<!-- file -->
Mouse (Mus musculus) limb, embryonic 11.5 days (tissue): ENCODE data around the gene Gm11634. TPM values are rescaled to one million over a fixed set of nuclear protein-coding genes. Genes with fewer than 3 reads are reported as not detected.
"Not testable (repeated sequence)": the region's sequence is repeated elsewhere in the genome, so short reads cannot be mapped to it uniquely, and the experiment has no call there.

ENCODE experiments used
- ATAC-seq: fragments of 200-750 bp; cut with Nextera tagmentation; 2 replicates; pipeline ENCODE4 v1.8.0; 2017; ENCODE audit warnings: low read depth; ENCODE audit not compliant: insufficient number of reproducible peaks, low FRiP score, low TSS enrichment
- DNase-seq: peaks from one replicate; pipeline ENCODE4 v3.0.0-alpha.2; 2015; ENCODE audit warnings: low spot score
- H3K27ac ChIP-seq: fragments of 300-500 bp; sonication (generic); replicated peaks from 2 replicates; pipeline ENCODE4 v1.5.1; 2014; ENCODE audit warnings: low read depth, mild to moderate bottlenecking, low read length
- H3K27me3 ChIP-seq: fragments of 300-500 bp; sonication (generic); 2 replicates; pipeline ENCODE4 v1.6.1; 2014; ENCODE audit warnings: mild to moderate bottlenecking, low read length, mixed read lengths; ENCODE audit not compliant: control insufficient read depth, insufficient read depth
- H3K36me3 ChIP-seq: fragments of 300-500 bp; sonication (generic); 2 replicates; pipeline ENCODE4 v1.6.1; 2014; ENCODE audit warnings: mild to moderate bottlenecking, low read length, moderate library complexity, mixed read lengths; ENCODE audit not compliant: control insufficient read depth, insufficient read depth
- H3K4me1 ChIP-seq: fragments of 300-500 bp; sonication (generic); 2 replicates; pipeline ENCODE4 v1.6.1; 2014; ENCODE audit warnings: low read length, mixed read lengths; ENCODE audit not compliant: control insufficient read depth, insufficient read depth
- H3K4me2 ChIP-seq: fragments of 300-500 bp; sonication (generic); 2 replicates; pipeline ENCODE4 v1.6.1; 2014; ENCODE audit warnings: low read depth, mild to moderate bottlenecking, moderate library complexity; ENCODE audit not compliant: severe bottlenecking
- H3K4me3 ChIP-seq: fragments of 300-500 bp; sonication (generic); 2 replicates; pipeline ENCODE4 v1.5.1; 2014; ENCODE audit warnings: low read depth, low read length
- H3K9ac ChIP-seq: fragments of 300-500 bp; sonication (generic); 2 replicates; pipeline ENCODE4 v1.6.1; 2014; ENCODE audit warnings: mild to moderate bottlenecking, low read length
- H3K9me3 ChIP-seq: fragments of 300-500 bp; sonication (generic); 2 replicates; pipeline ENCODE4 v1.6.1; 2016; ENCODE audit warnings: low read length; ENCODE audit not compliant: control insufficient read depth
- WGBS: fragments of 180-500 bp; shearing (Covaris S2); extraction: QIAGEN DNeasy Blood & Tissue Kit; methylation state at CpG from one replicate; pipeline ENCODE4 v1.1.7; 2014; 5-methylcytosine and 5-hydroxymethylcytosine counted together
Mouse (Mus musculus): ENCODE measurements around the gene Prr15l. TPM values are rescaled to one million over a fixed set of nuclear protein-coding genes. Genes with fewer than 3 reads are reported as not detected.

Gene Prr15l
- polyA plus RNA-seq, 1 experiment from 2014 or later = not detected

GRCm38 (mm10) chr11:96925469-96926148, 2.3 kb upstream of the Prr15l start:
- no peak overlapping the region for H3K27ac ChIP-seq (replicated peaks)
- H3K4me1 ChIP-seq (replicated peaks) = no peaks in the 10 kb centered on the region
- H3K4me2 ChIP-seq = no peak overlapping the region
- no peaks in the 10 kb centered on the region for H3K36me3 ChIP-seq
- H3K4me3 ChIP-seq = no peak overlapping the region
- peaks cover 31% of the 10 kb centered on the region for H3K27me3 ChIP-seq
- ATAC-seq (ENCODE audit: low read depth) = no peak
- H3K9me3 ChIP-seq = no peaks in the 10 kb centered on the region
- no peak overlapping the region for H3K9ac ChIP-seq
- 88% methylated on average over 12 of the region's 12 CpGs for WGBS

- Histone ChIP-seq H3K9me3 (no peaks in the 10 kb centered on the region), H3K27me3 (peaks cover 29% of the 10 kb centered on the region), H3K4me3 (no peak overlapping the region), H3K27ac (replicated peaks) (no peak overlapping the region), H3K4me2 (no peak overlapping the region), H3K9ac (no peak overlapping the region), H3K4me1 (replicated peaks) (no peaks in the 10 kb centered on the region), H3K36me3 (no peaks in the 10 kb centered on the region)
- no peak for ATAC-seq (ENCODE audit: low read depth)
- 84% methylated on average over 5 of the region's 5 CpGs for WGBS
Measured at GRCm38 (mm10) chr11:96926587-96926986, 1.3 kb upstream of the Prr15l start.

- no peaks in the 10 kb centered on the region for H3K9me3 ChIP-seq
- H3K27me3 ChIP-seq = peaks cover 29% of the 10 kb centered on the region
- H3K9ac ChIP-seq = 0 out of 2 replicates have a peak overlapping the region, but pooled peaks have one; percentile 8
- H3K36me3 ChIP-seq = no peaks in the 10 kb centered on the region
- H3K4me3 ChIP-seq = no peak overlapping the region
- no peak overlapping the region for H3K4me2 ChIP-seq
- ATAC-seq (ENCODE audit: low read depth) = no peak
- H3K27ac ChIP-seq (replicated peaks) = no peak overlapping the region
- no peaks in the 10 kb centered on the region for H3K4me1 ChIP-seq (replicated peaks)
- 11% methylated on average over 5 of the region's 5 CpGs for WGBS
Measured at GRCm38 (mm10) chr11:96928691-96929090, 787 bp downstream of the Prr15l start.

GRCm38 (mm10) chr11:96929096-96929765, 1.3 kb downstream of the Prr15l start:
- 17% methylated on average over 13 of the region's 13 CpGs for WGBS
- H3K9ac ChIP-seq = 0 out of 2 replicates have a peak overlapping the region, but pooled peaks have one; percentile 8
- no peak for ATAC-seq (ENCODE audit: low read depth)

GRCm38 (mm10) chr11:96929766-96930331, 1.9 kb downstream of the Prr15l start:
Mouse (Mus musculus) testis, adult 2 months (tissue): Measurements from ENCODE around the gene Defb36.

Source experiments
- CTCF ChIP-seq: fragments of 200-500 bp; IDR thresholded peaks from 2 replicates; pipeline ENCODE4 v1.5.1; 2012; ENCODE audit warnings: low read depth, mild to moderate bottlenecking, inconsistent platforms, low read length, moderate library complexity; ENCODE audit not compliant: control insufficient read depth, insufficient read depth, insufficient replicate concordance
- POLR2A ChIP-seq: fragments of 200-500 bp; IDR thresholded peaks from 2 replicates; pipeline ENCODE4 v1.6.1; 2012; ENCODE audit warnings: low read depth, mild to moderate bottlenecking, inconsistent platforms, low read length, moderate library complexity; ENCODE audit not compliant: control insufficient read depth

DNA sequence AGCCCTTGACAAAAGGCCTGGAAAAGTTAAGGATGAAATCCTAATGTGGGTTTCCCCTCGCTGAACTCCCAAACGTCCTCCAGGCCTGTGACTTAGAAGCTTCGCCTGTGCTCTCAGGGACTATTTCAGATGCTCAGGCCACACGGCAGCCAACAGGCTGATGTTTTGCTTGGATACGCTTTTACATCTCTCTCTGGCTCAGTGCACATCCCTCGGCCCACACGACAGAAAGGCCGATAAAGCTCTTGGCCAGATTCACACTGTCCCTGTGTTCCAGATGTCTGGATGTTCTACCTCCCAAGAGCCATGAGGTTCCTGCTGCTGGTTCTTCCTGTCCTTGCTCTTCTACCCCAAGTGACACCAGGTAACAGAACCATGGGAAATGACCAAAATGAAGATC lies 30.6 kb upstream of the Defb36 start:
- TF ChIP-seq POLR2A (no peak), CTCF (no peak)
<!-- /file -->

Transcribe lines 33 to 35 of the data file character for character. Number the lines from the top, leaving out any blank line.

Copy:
- no peaks in the 10 kb centered on the region for H3K9me3 ChIP-seq
- H3K27me3 ChIP-seq = peaks cover 29% of the 10 kb centered on the region
- H3K9ac ChIP-seq = 0 out of 2 replicates have a peak overlapping the region, but pooled peaks have one; percentile 8